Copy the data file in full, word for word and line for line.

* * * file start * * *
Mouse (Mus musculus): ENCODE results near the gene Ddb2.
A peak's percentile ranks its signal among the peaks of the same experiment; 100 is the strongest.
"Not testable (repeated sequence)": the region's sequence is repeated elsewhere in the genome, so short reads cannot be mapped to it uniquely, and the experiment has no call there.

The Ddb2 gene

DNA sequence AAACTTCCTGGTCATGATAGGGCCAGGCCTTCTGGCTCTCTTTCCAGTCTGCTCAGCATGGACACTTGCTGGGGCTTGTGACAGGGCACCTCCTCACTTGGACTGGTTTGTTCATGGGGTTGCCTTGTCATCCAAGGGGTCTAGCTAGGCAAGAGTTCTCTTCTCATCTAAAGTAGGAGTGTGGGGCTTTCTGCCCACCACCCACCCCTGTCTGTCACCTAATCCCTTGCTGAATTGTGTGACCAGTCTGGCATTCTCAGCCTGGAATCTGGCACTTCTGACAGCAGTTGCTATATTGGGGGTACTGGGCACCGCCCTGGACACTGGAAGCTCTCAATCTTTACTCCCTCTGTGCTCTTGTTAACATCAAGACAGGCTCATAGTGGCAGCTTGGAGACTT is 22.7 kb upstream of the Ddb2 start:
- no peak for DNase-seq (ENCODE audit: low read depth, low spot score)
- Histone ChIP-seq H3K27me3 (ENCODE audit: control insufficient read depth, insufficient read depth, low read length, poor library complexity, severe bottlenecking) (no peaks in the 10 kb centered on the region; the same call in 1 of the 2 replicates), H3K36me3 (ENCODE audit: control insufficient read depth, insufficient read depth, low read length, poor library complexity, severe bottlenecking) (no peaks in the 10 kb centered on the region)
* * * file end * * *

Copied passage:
Mouse (Mus musculus): ENCODE results near the gene Ddb2.
A peak's percentile ranks its signal among the peaks of the same experiment; 100 is the strongest.
"Not testable (repeated sequence)": the region's sequence is repeated elsewhere in the genome, so short reads cannot be mapped to it uniquely, and the experiment has no call there.

The Ddb2 gene

DNA sequence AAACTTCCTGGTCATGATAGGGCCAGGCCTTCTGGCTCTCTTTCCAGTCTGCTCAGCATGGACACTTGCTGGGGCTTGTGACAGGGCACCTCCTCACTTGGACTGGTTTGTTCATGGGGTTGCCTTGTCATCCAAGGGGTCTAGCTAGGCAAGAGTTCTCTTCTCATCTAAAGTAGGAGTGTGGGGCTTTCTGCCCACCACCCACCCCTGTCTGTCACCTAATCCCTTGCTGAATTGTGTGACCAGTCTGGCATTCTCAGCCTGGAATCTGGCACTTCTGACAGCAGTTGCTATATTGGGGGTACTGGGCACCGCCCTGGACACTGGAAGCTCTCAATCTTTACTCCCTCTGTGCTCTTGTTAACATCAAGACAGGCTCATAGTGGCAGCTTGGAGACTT is 22.7 kb upstream of the Ddb2 start:
- no peak for DNase-seq (ENCODE audit: low read depth, low spot score)
- Histone ChIP-seq H3K27me3 (ENCODE audit: control insufficient read depth, insufficient read depth, low read length, poor library complexity, severe bottlenecking) (no peaks in the 10 kb centered on the region; the same call in 1 of the 2 replicates), H3K36me3 (ENCODE audit: control insufficient read depth, insufficient read depth, low read length, poor library complexity, severe bottlenecking) (no peaks in the 10 kb centered on the region)